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The Suburbanite
  • Summer School at Jackson High

  • Today's summer school looks much different than the summer school portrayed in the 1987 film “Summer School” starring Mark Harmon, Kirstie Alley and Courtney Thorne-Smith. The students in the film sacrificed their academic studies for the shenanigans of their cantankerous teacher, who really wanted to be in Hawaii.

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  • Today's summer school looks much different than the summer school portrayed in the 1987 film “Summer School” starring Mark Harmon, Kirstie Alley and Courtney Thorne-Smith. The students in the film sacrificed their academic studies for the shenanigans of their cantankerous teacher, who really wanted to be in Hawaii.
    Summer school at Jackson High School engages students in a much different way with much different goals in mind. Mike Hamm, assistant principal who also supervises and oversees the world language and science departments, is in charge of the summer school program at Jackson High School.
    “Our summer school program is designed to help students that were not as successful as they needed to be in the classroom through the regular school year,” Hamm said.
    “Attending summer school allows students to obtain credits in a particular course that they weren't able to do in the regular year. We use an online system called PLATO which offers coursework in a variety of subject areas,” he said.
    Hamm said students predominately take summer school for core courses such as math, English, science and social studies. This is the fourth year Jackson has offered the program. Students can select from three different time slots. They attend Monday through Friday for two hours a day over four weeks.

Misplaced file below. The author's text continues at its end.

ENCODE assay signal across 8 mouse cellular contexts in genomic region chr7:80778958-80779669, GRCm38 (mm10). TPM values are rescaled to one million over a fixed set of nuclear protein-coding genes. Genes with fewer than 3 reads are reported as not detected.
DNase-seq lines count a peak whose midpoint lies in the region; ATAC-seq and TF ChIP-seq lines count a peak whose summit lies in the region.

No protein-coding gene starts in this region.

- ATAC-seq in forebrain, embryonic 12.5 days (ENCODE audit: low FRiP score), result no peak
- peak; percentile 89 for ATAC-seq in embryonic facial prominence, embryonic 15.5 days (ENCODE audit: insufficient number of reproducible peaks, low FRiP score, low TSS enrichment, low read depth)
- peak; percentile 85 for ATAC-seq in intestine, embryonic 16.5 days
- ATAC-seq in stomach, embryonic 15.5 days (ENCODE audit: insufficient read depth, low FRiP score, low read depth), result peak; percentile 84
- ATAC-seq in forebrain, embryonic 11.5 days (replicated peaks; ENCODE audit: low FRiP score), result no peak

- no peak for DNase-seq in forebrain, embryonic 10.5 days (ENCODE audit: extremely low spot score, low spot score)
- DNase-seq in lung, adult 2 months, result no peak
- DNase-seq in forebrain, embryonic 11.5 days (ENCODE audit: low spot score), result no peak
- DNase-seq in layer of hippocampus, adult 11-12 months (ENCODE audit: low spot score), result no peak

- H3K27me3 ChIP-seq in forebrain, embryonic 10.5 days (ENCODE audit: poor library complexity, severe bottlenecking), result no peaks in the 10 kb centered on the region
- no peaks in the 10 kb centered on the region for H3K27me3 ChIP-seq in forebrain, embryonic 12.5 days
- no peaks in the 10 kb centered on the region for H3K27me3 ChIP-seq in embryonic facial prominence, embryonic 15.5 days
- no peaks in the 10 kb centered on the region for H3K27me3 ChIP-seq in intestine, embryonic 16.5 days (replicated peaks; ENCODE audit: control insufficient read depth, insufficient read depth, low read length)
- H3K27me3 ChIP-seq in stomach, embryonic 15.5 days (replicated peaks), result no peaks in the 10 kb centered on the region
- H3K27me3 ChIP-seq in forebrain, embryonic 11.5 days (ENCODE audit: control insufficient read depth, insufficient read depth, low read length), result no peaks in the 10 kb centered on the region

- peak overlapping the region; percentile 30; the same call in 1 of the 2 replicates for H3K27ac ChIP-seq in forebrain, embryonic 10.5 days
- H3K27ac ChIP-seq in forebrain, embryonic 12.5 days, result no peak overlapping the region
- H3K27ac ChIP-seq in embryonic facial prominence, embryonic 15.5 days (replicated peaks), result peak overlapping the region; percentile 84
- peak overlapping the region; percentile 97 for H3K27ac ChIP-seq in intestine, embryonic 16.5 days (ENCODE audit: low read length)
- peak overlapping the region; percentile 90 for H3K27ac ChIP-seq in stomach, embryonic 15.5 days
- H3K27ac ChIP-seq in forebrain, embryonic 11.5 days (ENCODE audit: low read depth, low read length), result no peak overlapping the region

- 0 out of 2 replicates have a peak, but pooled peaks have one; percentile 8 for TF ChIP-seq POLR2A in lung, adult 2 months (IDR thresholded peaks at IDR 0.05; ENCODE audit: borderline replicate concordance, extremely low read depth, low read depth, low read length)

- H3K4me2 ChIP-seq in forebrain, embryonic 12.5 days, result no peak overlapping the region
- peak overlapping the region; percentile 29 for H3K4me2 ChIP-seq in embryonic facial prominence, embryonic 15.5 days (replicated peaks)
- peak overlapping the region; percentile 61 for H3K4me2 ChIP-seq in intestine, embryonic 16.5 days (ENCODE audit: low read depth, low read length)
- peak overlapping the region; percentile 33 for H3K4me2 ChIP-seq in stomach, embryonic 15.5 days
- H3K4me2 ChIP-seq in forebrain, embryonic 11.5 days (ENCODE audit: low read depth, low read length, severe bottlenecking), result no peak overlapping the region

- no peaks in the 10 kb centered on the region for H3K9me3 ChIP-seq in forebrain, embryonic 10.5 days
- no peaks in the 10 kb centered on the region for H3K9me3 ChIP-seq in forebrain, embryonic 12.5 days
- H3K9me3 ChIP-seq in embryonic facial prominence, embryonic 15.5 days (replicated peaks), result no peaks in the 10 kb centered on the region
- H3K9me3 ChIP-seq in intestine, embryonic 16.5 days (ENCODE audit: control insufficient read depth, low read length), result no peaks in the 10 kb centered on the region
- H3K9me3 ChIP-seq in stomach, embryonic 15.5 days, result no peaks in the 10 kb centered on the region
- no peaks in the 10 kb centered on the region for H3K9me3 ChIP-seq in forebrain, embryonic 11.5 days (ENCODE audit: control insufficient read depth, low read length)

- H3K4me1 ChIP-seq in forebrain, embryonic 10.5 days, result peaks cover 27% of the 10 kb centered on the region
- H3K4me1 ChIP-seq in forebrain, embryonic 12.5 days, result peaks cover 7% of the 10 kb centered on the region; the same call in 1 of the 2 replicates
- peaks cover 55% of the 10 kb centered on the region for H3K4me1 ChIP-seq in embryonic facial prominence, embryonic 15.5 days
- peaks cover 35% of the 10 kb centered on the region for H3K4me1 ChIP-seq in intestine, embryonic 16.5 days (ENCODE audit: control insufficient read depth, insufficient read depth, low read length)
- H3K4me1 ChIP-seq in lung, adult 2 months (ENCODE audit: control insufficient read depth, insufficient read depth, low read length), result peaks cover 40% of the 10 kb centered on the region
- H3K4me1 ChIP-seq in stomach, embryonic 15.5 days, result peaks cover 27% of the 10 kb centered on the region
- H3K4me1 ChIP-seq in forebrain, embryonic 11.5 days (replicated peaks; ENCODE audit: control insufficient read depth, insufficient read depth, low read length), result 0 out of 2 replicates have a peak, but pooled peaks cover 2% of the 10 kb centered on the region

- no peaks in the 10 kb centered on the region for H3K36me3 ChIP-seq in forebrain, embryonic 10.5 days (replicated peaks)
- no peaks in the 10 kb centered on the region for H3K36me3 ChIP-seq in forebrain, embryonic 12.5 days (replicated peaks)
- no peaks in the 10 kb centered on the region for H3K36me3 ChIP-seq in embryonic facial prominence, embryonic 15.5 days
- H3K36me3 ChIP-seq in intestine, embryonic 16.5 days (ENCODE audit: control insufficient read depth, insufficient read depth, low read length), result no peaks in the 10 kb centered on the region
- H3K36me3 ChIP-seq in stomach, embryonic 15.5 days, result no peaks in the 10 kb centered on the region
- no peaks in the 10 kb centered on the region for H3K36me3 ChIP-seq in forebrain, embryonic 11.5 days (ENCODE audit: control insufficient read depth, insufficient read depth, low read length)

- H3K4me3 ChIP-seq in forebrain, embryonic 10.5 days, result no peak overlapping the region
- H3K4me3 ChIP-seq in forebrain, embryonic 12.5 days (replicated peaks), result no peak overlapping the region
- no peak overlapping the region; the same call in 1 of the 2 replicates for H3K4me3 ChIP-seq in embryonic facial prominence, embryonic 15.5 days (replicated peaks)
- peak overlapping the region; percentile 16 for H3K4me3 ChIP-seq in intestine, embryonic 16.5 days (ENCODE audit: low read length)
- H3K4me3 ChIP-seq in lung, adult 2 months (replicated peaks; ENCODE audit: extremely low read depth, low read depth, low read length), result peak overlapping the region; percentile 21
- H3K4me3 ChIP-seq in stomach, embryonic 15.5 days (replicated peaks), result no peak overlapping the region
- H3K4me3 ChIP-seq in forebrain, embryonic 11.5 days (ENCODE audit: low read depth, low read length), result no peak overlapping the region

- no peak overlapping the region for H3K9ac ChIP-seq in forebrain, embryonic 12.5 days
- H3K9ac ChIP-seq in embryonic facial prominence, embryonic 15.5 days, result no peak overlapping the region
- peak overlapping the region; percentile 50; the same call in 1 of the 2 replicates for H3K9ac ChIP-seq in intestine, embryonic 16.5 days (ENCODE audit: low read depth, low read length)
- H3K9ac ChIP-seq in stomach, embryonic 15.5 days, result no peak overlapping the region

The program started out with students being required to physically be in the building five days a week. It has evolved into virtual attendance for Fridays where students work online from home. Students can also have evening and weekend access to online exercises.
    There is one instructor who sets up all of the coursework for each student and monitors their coursework. The system grades and provides feedback to students as they complete their work. They have to reach a certain competency before they can move onto the next task.
    The instructor, Lynn DeLuca, also provides supplemental work beyond the online coursework. For math, she might provide more math exercises or for English she would provide more writing exercises. Supplemental materials are usually on paper versus online.
    Jackson offers 45 courses in total for the three sessions.
    That doesn't always equate to 45 students because some take more than one course.
    The program has been full every year since its start. For those that miss getting in, they still have access to summer schools in other districts such as Canton City Schools, North Canton or online schools.
    “The genesis of why we started this program was that we saw students with needs.  Providing this type of service gets students back on track and helps them recover and start fresh for the next year. With the enrollment rates over the past few years, it tells me that we are providing a viable and valuable service,” Hamm said.
    Page 2 of 2 - Students have to wait until they complete summer school and obtain the credit they need before they are moved on to the next grade level. Hamm said the program has been very successful and has a high passing rate.
    Attendance is a vital part of the program. Each summer school course is extensive with curriculum and standards equal to that of a regular course. Missing one day of summer school is like missing a full week in the regular school year.
    “Our instructor is really good at building rapport with the students, she's knowledgeable in multiple subject areas including the technology and has a high success rate with students,” Hamm said.
    “Lynn and I came up with the plan four years ago and we've been happy with the results. The program has become more established and we will continue with the program in order to help our kids,” he said.
    Lynn DeLuca, the instructor, creates a binder for each student containing activities and assignments that align with Jackson's core subjects. She is in class everyday with students and monitors their work and activities with her computer.
    “The kids really do like that the program is self-paced,” DeLuca said. “They get instant feedback and they know immediately if their answer is right or wrong. They have to master 75 percent or higher which acts as a motivator for them,” she said.
    Unlike the movie about summer school, in the program at Jackson High School students were engaged and working towards their future.